- Recent Win: Fitzgerald v. Walmart
- May 26, 2016 | Authors: Lora V. Northen; Andrea L. Schlafer
- Law Firm: Capehart & Scatchard, P.A. - Mount Laurel Office
- Just because an incident occurs at work does not mean that it is compensable. In fact, there are many health issues that manifest during work that are not necessarily caused by work. In Fitzgerald v. Walmart, the Appellate Division recently affirmed the decision of the trail court finding the petitioner’s claim to be unrelated to work.
Ms. Fitzgerald, a zone merchandising supervisor at Walmart, filed a claim petition alleging that on April 26, 2010 she was walking down a store aisle when she felt a “pop” in her back. This “pop” accompanied severe pain radiating down her legs. Although she testified at trial that she was only walking at the time of the incident, she also testified that prior to the incident she was doing some lifting at work.
The petitioner reported the injury to her manager, but did not fill out an accident report as she believed the pain would subside. She returned to work the following day, but left early to see her family doctor when the pain became more severe and her leg gave out.
Ms. Fitzgerald then took FMLA leave for 12 weeks. During this period an MRI was performed that showed multiple disc protrusions in the lumbar spine. She was also treated by a chiropractor. Ms. Fitzgerald returned to work following her FMLA leave but her pain did not subside. In June of 2011 she sought additional medical treatment when her back pain increased following a coughing spell. She subsequently took a second leave of absence and received additional treatment including epidural injections. Three months later in September of 2011 Ms. Fitzgerald was involved in a non-work-related slip-and-fall that required a third leave of absence. She did not return to work following the leave of absence and her employment was terminated. Despite her termination she continued receiving medical treatment through December of 2013.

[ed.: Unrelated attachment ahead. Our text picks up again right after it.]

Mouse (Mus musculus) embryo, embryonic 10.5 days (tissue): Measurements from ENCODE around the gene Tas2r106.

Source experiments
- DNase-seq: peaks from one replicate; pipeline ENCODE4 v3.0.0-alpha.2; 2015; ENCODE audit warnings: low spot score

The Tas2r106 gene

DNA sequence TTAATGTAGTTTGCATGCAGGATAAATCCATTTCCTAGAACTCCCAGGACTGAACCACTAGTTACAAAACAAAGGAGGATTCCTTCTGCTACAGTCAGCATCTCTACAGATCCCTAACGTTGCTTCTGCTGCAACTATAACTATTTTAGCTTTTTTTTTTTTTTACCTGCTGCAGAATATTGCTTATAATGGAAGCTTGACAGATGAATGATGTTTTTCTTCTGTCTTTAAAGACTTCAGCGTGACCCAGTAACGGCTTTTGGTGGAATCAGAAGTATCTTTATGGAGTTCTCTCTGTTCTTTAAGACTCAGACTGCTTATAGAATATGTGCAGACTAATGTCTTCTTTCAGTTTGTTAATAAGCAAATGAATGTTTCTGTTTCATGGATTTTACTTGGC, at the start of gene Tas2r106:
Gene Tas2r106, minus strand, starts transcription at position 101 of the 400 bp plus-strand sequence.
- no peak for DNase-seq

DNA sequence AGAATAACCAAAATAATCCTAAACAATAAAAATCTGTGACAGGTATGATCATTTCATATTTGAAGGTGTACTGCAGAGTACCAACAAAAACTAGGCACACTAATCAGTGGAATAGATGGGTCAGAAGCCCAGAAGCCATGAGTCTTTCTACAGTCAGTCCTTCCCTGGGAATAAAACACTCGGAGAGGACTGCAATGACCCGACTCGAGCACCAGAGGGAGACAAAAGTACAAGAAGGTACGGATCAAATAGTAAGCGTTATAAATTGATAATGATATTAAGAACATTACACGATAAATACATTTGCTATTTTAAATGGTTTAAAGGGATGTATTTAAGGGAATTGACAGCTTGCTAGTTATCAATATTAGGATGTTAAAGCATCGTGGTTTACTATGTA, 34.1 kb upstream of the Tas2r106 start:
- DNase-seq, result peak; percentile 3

Ms. Fitzgerald filed a pair of Claim Petitions. In the first, she claimed that a traumatic accident occurred on April 26, 2010. In the second, she claimed her injuries were the result of occupational exposures from December of 2008 through April of 2010.
In December of 2013 Ms. Fitzgerald filed a motion for medical and temporary benefits. The ensuing trial centered on the issue of causation. Ms. Fitzgerald’s motion was supported by her own testimony as well as the testimony of her medical and psychiatric experts. Respondent relied upon the expert testimony of its orthopedic expert as well as the report of its psychiatrist. After weighing the evidence at trial the Judge of Compensation dismissed both claim petitions. Ms. Fitzgerald appealed the decision. The Appellate Division affirmed the dismissal of both cases citing the requirement that petitioner prove her injury would not have occurred but for her employment.
In affirming the decision, the Appellate Division concluded that ‘[t]he facts here do not establish that the petitioner would not have been exposed to the risk if she had not been at work.’ The decision also noted that the appellate court must give ‘due regard to the opportunity of the one who heard the witnesses to judge of their credibility’ and owes deference to the judge’s expertise in workers’ compensation issues.